Dogfight case is adjourned

Irish Times, 18/11/2004

The case against 12 men charged in connection with running an illegal dogfight was adjourned until December 16th at Naas District Court yesterday.  The defence requested the adjournment because it said it needed more time to consider the matter.  The alleged offec6es are said to have occurred on October 31st, 2003, at Brockagh, Robertstown, Co Kildare.



History made as dog fight swoop lands handle in jail for 18 months

Evening Herald, 28/07/2005

A brutal dog owner made history today when he was jailed for cruelty to animals during a dog fight.  Troy Jordan, of Blackthorn Cottage, River Road, Allenwood South, Co Kildare, now faces 18 months behind bars.  He was handed down the sentence in Naas Circuit Court in the first case of its kind in thbe8 history of the State.

  Jordan, along with four others, had been found guilty of ill-treating two animals during a dog fight at the conclusion of a trial two weeks ago.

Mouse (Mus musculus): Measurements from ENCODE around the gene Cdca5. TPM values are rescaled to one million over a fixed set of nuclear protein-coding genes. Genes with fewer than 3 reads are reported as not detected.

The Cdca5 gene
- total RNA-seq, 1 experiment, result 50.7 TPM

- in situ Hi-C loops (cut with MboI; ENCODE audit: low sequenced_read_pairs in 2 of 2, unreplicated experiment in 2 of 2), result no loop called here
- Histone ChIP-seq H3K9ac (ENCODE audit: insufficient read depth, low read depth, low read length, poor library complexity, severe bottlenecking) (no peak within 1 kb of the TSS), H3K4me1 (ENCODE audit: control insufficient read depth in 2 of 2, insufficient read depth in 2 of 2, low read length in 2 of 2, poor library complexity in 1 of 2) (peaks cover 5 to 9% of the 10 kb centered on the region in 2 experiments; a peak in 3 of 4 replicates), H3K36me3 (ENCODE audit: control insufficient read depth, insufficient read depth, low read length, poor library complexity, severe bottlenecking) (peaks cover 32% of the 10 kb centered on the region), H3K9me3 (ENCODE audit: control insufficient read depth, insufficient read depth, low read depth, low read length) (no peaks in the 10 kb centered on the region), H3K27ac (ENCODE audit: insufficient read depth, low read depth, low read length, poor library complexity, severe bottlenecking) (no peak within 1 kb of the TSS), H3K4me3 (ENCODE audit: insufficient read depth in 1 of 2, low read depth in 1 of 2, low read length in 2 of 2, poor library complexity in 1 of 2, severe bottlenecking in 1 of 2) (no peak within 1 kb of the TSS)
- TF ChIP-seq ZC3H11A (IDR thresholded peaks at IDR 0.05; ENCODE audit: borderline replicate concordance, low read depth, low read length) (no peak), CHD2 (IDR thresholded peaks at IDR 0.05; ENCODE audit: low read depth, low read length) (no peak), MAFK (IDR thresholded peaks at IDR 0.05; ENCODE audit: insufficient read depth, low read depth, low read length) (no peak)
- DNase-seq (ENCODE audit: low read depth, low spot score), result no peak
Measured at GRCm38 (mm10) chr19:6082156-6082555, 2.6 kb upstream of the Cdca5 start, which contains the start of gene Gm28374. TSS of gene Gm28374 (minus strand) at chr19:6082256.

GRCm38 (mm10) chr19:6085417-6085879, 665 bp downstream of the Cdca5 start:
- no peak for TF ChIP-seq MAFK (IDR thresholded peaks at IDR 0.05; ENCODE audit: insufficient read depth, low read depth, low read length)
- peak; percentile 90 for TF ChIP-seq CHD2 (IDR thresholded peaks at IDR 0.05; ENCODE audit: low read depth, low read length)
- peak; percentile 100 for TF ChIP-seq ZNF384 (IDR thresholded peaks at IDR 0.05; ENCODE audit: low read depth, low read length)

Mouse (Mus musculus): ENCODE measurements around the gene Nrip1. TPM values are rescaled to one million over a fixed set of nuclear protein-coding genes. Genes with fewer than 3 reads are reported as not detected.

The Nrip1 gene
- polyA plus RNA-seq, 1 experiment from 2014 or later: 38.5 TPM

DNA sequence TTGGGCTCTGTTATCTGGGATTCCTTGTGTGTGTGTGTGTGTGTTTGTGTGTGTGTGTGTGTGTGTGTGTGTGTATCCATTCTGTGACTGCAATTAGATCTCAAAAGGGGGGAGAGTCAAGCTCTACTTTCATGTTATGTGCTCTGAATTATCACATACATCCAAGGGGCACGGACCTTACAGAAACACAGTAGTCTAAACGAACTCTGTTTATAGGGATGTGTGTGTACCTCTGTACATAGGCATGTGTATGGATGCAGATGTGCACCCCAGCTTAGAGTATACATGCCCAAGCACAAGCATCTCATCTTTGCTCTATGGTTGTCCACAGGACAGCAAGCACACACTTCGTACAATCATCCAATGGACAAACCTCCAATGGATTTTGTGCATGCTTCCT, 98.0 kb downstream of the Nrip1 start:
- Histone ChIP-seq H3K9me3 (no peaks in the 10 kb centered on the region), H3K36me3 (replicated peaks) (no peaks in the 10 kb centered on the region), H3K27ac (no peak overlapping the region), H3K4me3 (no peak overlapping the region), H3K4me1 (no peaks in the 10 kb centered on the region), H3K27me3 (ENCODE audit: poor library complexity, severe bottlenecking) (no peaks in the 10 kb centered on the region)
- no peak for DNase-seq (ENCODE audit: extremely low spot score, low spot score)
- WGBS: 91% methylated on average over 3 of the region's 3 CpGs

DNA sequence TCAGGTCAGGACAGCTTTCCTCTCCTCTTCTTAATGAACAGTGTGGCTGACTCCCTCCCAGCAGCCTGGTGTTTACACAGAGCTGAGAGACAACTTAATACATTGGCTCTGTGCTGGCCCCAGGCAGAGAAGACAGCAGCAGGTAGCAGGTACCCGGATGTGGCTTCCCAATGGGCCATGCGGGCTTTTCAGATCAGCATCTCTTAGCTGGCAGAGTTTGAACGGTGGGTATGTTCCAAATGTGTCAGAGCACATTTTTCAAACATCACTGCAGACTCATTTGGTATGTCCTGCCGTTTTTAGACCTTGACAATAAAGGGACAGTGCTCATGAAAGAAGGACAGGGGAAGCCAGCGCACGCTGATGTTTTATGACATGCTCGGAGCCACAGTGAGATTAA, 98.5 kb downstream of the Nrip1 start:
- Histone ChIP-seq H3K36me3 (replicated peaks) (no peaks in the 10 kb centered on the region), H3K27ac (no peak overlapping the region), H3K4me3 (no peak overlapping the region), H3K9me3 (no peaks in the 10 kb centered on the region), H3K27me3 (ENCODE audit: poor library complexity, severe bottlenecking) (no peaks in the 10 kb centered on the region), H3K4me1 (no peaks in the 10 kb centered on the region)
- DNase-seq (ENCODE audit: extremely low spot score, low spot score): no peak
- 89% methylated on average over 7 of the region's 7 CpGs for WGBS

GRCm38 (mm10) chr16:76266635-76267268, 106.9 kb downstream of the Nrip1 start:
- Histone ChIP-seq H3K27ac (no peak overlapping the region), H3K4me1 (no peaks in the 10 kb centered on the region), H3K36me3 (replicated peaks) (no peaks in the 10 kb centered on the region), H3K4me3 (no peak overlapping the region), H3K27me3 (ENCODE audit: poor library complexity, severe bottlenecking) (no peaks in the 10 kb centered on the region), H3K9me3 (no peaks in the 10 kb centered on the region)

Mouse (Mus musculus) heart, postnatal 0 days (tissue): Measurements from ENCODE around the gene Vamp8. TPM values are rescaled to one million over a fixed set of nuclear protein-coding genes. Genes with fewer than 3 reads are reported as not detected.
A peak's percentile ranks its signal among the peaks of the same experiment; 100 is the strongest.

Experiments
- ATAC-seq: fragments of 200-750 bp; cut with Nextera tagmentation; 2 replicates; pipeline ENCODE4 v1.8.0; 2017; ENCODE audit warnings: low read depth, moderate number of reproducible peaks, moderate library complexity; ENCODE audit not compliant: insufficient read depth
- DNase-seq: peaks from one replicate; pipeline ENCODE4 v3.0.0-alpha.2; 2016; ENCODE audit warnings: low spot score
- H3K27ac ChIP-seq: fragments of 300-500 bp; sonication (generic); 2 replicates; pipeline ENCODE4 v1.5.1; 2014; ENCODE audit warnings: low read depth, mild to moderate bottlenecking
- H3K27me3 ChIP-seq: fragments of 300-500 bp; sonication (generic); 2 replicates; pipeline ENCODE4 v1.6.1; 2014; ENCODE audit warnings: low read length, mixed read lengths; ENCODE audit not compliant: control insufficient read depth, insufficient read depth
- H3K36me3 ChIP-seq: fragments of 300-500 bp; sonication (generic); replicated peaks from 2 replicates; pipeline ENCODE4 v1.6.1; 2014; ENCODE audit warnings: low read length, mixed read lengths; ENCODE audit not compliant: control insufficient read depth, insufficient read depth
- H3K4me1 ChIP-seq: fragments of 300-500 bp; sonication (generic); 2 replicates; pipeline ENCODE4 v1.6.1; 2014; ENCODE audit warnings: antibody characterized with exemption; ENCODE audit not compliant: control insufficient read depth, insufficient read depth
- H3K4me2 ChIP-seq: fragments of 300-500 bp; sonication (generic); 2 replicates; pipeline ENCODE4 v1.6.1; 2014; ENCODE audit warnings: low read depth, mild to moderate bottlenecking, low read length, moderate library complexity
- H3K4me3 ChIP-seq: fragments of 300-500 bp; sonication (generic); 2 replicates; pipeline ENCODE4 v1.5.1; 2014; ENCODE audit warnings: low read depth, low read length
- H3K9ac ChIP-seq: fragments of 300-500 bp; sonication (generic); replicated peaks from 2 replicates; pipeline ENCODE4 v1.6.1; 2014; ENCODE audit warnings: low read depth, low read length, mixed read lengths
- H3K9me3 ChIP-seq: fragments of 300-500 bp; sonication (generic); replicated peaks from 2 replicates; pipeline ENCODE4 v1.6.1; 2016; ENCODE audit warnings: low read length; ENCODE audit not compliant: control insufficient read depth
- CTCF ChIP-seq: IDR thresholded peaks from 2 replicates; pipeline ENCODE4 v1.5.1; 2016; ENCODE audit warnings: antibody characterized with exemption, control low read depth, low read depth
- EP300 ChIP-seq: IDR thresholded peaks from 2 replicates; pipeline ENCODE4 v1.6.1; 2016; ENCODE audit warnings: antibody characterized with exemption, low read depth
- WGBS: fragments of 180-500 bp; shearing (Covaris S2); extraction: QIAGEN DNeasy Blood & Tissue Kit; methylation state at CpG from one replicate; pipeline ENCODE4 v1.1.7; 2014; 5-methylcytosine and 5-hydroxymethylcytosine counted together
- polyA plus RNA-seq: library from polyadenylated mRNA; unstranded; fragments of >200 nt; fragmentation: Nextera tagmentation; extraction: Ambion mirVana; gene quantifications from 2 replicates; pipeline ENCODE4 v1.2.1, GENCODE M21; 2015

The other four were: Richard Somerville, Dunary Drive, Navan Road, Cabra; Karl Breen, Nangor Crescent, Clondalkin; Thomas Codd, Cloonmore Crescent, Tallaght and David Deegan, Maplewood Park, Springfield, Tallaght.

  Breen received a nine-month suspended sentence on condition he pays €5,000 to the ISPCA; Deegan has to pay €3,000 and received an 18-month suspended sentence; Somerville received the same; while Codd received a nine-month sentence, suspended for two years, on condition he pays €500.

  The five were charged under the Cruelty to Animals Act 1911, with cruelly ill-treating two animals. All had pleaded not guilty at the opening of the trial.

  The trial had previously heard that a team of gardai and ISPCA inspectors had raided a farm at Brockagh, Robertstown, Co Kildare, on October 31, 2003, and found two dogs in a bloody embrace in a corrugated steel pen.

  Jordan had a previous conviction for cruelty to six pit bull terriers which had been found in neglect at his home.



Man who watched Co. Kildare cock-fight fined £300.

Irish Times, 25/03/1998